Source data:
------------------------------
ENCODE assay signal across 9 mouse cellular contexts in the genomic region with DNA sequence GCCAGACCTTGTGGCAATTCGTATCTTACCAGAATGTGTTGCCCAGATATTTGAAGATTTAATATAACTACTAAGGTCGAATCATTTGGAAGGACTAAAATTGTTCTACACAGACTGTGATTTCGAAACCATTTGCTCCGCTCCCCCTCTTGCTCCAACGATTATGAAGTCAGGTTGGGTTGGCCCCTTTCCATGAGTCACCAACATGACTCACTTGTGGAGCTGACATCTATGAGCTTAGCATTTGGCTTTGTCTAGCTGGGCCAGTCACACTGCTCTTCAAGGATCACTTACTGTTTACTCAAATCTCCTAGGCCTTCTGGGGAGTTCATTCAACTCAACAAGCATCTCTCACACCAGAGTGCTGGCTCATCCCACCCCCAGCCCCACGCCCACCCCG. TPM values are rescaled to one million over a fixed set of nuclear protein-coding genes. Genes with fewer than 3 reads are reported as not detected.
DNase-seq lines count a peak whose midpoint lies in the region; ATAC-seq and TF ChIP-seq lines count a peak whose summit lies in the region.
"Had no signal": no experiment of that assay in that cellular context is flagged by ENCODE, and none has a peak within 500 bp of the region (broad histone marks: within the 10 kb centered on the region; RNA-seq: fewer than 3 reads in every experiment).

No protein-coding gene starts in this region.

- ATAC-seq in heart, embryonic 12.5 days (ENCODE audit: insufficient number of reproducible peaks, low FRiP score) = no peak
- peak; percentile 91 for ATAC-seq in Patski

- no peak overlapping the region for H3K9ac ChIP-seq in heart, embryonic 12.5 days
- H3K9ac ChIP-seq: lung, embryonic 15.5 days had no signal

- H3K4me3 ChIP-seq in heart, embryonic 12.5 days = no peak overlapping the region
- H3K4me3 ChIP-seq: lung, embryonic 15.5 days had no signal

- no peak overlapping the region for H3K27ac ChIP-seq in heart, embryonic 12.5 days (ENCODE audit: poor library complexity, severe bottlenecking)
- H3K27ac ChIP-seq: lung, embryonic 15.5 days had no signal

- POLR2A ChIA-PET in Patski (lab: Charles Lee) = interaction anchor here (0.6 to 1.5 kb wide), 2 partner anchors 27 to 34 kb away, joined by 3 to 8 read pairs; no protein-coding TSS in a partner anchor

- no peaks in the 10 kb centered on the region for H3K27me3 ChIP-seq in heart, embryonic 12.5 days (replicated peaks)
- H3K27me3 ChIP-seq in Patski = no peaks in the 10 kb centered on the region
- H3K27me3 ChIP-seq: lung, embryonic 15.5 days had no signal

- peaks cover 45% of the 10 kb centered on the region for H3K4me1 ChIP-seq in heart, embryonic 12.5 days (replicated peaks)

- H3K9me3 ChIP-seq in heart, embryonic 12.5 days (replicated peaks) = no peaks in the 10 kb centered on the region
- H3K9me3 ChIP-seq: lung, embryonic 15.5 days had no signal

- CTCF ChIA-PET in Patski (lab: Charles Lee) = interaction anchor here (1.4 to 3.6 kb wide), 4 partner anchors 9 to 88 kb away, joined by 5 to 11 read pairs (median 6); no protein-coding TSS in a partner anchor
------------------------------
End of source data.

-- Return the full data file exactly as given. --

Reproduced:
ENCODE assay signal across 9 mouse cellular contexts in the genomic region with DNA sequence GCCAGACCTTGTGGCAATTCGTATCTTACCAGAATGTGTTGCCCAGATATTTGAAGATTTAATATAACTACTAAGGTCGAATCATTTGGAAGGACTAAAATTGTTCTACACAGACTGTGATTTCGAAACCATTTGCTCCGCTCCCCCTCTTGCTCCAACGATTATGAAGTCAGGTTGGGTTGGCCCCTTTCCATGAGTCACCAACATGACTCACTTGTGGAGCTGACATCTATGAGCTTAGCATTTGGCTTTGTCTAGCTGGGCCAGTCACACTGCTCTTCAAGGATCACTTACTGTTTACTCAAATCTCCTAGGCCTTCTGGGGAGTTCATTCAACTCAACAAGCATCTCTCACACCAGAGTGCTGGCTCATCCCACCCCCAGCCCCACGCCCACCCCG. TPM values are rescaled to one million over a fixed set of nuclear protein-coding genes. Genes with fewer than 3 reads are reported as not detected.
DNase-seq lines count a peak whose midpoint lies in the region; ATAC-seq and TF ChIP-seq lines count a peak whose summit lies in the region.
"Had no signal": no experiment of that assay in that cellular context is flagged by ENCODE, and none has a peak within 500 bp of the region (broad histone marks: within the 10 kb centered on the region; RNA-seq: fewer than 3 reads in every experiment).

No protein-coding gene starts in this region.

- ATAC-seq in heart, embryonic 12.5 days (ENCODE audit: insufficient number of reproducible peaks, low FRiP score) = no peak
- peak; percentile 91 for ATAC-seq in Patski

- no peak overlapping the region for H3K9ac ChIP-seq in heart, embryonic 12.5 days
- H3K9ac ChIP-seq: lung, embryonic 15.5 days had no signal

- H3K4me3 ChIP-seq in heart, embryonic 12.5 days = no peak overlapping the region
- H3K4me3 ChIP-seq: lung, embryonic 15.5 days had no signal

- no peak overlapping the region for H3K27ac ChIP-seq in heart, embryonic 12.5 days (ENCODE audit: poor library complexity, severe bottlenecking)
- H3K27ac ChIP-seq: lung, embryonic 15.5 days had no signal

- POLR2A ChIA-PET in Patski (lab: Charles Lee) = interaction anchor here (0.6 to 1.5 kb wide), 2 partner anchors 27 to 34 kb away, joined by 3 to 8 read pairs; no protein-coding TSS in a partner anchor

- no peaks in the 10 kb centered on the region for H3K27me3 ChIP-seq in heart, embryonic 12.5 days (replicated peaks)
- H3K27me3 ChIP-seq in Patski = no peaks in the 10 kb centered on the region
- H3K27me3 ChIP-seq: lung, embryonic 15.5 days had no signal

- peaks cover 45% of the 10 kb centered on the region for H3K4me1 ChIP-seq in heart, embryonic 12.5 days (replicated peaks)

- H3K9me3 ChIP-seq in heart, embryonic 12.5 days (replicated peaks) = no peaks in the 10 kb centered on the region
- H3K9me3 ChIP-seq: lung, embryonic 15.5 days had no signal

- CTCF ChIA-PET in Patski (lab: Charles Lee) = interaction anchor here (1.4 to 3.6 kb wide), 4 partner anchors 9 to 88 kb away, joined by 5 to 11 read pairs (median 6); no protein-coding TSS in a partner anchor